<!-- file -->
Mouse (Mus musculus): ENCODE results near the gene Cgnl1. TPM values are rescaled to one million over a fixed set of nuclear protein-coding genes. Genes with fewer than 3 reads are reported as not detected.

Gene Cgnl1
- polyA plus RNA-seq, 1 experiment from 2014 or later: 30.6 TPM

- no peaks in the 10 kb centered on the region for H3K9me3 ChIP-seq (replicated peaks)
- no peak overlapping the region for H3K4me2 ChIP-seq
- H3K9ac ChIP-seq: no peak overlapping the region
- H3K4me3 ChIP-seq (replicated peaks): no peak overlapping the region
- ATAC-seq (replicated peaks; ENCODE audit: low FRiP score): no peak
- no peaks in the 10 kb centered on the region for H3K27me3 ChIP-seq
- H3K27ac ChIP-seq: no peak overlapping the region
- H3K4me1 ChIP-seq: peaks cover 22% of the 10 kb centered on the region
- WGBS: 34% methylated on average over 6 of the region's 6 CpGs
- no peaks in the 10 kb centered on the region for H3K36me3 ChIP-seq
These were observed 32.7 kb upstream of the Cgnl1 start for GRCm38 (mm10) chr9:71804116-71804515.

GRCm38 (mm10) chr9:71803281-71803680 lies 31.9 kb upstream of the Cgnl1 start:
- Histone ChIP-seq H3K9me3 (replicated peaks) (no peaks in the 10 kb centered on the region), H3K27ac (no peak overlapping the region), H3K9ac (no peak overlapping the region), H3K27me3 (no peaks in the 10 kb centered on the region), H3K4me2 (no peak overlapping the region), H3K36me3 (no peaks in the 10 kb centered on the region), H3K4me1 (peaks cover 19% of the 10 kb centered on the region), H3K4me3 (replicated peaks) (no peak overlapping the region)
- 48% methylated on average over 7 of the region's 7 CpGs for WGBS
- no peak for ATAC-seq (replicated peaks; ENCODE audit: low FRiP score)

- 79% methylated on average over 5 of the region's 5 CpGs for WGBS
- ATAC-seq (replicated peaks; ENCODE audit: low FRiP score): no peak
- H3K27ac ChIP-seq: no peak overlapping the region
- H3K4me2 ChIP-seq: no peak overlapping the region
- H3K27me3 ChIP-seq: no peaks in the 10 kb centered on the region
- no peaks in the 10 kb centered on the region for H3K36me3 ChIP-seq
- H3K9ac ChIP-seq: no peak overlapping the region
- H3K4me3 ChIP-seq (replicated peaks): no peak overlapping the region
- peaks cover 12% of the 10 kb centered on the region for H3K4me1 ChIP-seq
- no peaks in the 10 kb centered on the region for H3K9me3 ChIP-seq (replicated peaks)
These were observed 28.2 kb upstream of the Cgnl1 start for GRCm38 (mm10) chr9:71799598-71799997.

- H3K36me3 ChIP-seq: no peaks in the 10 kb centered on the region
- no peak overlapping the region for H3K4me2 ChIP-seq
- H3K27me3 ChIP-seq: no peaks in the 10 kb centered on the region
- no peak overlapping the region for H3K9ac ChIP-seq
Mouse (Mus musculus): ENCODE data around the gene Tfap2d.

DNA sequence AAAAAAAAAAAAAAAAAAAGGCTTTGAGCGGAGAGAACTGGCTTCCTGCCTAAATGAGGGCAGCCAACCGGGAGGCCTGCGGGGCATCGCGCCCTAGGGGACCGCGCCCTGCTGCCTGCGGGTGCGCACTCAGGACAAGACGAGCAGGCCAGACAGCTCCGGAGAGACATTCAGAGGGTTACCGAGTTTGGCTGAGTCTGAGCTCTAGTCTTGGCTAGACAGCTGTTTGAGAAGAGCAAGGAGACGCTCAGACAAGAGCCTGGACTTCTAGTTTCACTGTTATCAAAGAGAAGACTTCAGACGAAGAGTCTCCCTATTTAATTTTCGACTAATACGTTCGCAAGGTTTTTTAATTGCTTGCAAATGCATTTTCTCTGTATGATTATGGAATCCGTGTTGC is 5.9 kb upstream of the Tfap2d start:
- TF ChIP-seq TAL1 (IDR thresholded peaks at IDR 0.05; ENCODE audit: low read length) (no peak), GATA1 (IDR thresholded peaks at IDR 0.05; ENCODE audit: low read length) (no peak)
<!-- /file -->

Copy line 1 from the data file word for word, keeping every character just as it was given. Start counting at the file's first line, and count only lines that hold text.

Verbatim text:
Mouse (Mus musculus): ENCODE results near the gene Cgnl1. TPM values are rescaled to one million over a fixed set of nuclear protein-coding genes. Genes with fewer than 3 reads are reported as not detected.